CT health insurance plans will see double-digit rate hikes in 2023

The cost of health insurance plans on and off Connecticut’s Affordable Care Act Exchange will rise by as much as 25% next year, according to final numbers released by the state on Friday, heightening concerns about access to health care.

Insurance officials approved the rate changes eight weeks after insurers proposed an average increase of 20.4% for individual plans and 14.8% for small group policies. The department approved an average increase of 12.9% on individual plans and 7.9% on small groups.

The approved changes range from a 6% decrease on some policies to increases of 20% and 25% on others.

Although the state-approved average increase is lower than the rate requested by insurance companies, it still represents a significant cost increase for consumers in the coming year.

“Working on behalf of consumers, the department’s actuaries and professional staff have been able to reduce demands for health insurance rate increases. But the skyrocketing cost of health care that these premiums cover needs to be addressed,” Connecticut Insurance Commissioner Andrew Mais said. “The unit cost of inpatient and outpatient care has increased by around 9% per year. Prescription drug prices have risen again.

“The rates announced today will continue to protect consumers from inflationary prices and unwarranted profits while ensuring Connecticut residents access to a stable and competitive health insurance market. But we need to look at other avenues available to reduce overall costs and keep care, and this insurance, affordable.

ConnectiCare Benefits Inc., which sells on- and off-exchange plans to 75,003 people, asked for an average uplift of 24% for individual policies on the exchange. The insurance department approved an average increase of 15%, with increases ranging from 10% to 23.6%, depending on the plan.

ConnectiCare Benefits also requested an average increase of 22.9% on its small group policies offered through the exchange. The ministry approved 15%, with increases ranging from 13.1% to 18.9%, depending on the plan. The policies cover 3,476 people.

Anthem Health Plans, which sells policies to 27,698 people through the exchange, asked for an average increase of 8.6% on its individual plans. The Department of Insurance approved an average of 6.3%. According to the policy, the rate changes range from a decrease of 3.9% to an increase of 13.6%.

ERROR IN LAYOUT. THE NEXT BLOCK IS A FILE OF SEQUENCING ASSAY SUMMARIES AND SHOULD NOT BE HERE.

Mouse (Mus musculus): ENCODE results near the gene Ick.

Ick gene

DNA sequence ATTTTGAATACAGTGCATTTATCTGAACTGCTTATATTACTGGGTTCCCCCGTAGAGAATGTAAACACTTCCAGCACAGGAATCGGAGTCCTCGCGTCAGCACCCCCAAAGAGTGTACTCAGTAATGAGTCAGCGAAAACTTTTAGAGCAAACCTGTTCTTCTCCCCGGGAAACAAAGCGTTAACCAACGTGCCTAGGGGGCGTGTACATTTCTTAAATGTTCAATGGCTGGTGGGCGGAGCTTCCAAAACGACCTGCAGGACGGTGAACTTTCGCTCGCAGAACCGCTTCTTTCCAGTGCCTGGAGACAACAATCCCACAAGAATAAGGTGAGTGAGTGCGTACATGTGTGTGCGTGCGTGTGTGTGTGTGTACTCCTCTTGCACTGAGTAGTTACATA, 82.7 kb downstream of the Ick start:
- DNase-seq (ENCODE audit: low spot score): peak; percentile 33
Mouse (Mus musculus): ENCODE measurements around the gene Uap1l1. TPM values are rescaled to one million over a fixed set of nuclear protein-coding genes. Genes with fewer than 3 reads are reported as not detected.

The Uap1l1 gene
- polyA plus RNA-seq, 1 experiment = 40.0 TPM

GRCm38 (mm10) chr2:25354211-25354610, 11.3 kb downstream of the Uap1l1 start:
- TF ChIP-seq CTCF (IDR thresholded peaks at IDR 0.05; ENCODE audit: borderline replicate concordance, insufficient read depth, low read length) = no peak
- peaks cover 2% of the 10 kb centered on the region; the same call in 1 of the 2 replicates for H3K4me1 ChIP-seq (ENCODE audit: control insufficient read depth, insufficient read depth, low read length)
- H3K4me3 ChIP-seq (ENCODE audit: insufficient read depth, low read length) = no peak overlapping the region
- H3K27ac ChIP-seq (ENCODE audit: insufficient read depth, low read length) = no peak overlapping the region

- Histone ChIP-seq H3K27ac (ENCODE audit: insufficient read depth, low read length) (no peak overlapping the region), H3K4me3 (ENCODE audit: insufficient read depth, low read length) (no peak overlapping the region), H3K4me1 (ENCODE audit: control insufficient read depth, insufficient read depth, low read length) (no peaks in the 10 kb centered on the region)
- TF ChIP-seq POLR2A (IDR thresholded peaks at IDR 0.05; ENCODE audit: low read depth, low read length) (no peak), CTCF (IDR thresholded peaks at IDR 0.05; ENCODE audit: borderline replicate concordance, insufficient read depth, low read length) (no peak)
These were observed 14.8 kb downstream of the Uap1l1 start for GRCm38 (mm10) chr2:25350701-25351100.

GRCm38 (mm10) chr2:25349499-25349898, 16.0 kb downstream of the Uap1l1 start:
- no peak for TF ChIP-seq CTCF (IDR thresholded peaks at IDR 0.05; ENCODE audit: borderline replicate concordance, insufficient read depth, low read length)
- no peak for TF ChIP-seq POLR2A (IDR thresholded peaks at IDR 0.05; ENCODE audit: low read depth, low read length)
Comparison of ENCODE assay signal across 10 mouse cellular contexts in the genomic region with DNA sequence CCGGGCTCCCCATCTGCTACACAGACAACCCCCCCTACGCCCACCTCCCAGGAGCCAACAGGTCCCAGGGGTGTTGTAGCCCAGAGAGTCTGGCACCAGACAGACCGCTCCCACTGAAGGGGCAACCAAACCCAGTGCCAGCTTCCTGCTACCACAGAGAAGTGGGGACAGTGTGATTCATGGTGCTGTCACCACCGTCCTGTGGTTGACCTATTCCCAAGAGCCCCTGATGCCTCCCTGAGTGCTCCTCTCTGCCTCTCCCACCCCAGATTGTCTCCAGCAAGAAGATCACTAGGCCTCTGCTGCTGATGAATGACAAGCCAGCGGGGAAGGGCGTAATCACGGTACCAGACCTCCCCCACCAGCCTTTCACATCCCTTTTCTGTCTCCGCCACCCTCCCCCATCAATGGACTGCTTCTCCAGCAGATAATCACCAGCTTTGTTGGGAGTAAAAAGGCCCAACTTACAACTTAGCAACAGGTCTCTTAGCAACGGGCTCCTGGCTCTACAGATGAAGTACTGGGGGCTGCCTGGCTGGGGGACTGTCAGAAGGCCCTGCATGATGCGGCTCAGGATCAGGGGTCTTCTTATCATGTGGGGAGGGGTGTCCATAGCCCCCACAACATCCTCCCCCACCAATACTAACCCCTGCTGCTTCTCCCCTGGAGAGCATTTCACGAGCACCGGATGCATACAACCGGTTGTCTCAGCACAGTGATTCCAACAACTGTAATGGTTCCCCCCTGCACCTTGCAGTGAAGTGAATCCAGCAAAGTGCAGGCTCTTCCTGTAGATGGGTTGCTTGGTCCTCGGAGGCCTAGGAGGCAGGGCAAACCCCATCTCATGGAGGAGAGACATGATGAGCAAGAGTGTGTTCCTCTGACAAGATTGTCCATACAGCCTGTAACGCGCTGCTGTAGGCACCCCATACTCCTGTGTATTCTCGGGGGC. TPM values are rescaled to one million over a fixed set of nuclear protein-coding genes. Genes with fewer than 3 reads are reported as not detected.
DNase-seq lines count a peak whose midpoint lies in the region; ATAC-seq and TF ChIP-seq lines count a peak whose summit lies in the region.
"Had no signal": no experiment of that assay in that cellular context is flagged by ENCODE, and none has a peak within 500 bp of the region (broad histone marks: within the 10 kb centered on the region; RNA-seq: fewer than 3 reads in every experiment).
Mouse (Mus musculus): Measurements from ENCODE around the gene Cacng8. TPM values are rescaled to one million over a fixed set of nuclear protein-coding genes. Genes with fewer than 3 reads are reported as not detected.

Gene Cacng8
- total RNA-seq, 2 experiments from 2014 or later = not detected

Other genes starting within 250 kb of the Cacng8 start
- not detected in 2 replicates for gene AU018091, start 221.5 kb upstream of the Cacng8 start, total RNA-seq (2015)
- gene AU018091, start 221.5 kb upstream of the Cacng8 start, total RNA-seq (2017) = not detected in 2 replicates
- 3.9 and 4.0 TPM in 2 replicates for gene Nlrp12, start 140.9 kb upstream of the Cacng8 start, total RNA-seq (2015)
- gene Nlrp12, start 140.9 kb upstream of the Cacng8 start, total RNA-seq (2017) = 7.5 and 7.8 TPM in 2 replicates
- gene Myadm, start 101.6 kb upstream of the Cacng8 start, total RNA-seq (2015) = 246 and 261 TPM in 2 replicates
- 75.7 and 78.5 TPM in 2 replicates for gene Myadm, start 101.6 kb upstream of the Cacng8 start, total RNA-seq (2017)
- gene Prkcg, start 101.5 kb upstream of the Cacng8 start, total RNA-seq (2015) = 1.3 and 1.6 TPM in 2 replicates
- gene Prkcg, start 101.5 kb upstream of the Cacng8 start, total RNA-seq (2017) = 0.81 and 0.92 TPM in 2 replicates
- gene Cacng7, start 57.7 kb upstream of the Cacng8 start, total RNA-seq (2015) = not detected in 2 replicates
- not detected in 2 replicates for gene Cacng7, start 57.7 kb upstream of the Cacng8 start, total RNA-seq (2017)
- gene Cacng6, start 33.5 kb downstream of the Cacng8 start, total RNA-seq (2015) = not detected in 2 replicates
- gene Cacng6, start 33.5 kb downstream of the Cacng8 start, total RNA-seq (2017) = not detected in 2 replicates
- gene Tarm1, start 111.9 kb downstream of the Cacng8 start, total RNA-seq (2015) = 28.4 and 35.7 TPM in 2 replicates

Anthem has sought an average upside of 3.6% on its small group plans. The ministry approved an average cut of 1.4%. The variations range from a decrease of 6% to an increase of 20.2% for policies covering 19,271 people.

ConnectiCare Insurance Company, which offers both on-exchange and over-the-counter plans, requested an average increase of 25.2% for its individual on-exchange policies. The ministry approved a 15% increase. The increases range from 9.1% to 20.3%, depending on the plan. There are 8,782 people registered.

Off-exchange policies range from a 0% increase (small group Aetna Life Insurance) to a 25.1% increase (an individual plan through ConnectiCare Benefits).

ConnectiCare attributed its increases to rising medical and pharmaceutical costs, as well as delayed care due to the pandemic.

Karen Moran, president of ConnectiCare, told a public hearing in August that the company suffered more than $65 million in losses in the individual market over the past year because rate increases had no impact. not track the increased use of medical services and the cost of prescription drugs, among other expenses.

“For an insurance program to be viable, rates must be sufficient to cover the payment of claims and the administrative costs of running the program. Over the past year, the total insurance premiums we have received are far less than the cost of care we have actually funded,” she said. “Previously approved premiums by the insurance department were significantly lower than what we needed to meet members’ needs. … The most important driver of our tariff increase proposal is to restore tariffs to an adequate level.

Cigna, which offers off-exchange small group policies, had asked for an average uplift of 19.6% on its plans. The insurance department approved 12%.

Sarah Souza, director of small groups actuarial at Cigna, said last month that even with the 2023 plan increases, the company’s premiums would be lower than the market average.

“For Silver plans, which are most popular among small employers, we have the lowest plan in six of eight rating zones representing the vast majority of small employer locations,” she said. .

Residents and health care advocates have urged state insurance officials to reject substantial rate increases.

“It’s breathtaking,” Lynne Ide, communications and engagement program manager at Connecticut’s Universal Health Care Foundation, said in July. “Looking at these rate requests, the ranges are off the charts.

“Our big concern right now is, coupled with inflation and the fallout from COVID, these proposed increases are causing problems. Our concern is that people are looking at it and deciding to go without health coverage because they just can’t afford it.

“My jaw hit the ground, obviously,” added Ted Doolittle, the state’s health care advocate. “I am deeply concerned that people will go without coverage because of these high prices. It is the responsibility of insurance companies and providers to explain to the people of the state why this is unavoidable and that there is no alternative.

Open registration for Health Policies 2023 begins November 1.